Science, technology, engineering, and medicine –together known as ‘STEM’ fields –suffer from lack of women, especially in India. In school exam results, we hear of how girls have outshone boys, but when it comes to those who take up research in later life, the number of women is minuscule. This means that many of our best brains that showed the maximum potential do not pick research as a career.

Since independence, successive governments in India have taken many steps in bringing gender empowerment. However, various developmental indices reflect that still, a lot needs to be done in this regard. One such area of improvement is increasing gender participation in STEM (Science, Technology, Engineering, and Mathematics) fields.

Body

India tops world rankings in producing female graduates in STEM with 43% but employs only 14% of them. In comparison, Sweden produces 35% female STEM graduates and employs 34% of them.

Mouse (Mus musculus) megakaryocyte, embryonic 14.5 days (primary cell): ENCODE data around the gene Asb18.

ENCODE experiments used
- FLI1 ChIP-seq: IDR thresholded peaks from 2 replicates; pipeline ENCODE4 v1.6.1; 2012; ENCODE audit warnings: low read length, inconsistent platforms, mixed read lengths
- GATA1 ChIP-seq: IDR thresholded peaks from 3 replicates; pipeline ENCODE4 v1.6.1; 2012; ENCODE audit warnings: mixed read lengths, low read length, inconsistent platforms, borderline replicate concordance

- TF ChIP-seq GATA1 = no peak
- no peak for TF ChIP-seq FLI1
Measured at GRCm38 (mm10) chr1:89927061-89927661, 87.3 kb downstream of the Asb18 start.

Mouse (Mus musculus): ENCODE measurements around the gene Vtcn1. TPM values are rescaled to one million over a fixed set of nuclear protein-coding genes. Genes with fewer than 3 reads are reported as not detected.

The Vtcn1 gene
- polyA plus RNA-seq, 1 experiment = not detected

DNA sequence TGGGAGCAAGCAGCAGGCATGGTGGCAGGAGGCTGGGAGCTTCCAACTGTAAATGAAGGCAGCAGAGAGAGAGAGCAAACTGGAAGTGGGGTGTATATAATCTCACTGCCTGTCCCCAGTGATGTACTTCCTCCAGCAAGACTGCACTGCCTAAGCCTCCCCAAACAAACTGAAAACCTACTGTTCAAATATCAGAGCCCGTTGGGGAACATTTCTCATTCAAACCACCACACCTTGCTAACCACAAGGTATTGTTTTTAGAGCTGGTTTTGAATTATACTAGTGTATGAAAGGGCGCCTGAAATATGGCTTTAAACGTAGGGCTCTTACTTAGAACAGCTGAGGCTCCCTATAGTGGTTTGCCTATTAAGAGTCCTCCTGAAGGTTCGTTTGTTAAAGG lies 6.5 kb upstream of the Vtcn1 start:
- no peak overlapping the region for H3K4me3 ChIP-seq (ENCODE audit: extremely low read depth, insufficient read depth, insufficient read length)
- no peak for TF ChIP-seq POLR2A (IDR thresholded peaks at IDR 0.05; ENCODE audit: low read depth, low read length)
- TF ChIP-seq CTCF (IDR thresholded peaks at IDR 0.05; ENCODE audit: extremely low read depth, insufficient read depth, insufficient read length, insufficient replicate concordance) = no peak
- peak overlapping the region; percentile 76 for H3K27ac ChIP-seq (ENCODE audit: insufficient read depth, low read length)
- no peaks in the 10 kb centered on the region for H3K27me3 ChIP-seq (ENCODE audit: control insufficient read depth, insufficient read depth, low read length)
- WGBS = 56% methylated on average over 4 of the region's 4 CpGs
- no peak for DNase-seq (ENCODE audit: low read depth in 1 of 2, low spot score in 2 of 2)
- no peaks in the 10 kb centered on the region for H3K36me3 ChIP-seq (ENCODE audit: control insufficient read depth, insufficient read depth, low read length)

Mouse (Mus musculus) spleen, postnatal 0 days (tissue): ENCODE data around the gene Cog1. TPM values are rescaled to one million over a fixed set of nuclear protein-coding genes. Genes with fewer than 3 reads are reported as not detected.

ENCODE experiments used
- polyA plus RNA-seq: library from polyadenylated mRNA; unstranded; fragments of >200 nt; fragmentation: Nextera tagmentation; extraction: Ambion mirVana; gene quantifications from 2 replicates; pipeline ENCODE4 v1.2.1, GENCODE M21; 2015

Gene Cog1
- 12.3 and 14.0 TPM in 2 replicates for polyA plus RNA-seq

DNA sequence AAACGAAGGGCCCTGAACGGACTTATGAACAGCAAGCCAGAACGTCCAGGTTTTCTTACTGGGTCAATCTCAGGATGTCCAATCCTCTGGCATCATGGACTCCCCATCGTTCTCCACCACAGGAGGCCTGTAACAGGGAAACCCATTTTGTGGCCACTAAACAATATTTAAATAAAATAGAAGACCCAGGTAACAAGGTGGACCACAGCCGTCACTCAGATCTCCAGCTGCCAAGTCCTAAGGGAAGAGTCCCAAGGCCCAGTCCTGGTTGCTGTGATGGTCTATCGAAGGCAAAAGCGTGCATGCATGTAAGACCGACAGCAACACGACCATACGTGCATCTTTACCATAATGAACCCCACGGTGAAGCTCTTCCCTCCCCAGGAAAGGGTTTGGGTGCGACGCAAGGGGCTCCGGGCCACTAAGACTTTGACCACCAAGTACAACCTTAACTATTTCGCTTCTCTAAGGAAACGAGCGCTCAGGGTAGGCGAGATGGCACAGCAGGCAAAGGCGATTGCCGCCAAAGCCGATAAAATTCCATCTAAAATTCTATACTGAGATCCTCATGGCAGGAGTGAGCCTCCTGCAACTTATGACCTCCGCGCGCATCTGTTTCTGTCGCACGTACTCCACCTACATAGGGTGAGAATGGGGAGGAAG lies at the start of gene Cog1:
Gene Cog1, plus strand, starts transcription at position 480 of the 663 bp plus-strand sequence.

Status of Women in STEM Fields

  • About 43% of STEM graduates in India may be women, which is the highest in the world, but women’s share in STEM jobs in India is a mere 14%.
  • Most of the women STEM graduates in India either pursue another career or do not work at all. Women across the world face the ‘leaky pipeline’ problem in STEM fields.
  • Women leave the workforce, due to the absence of supportive institutional structures during pregnancy, safety issues in fieldwork and the workplace.
  • The STEM field is so perpetuated with gender stereotypes. It has a very strong male-dominated culture. Further, there is a lack of role models for girls and women.
  • Not just societal norms but issues related to poor education and healthcare access are responsible for a lesser number of women in these fields.

However, as per the Department of Science and Technology data, the number of women scientists has gone up in over the past two decades. The findings of a report in August 2022 are as follows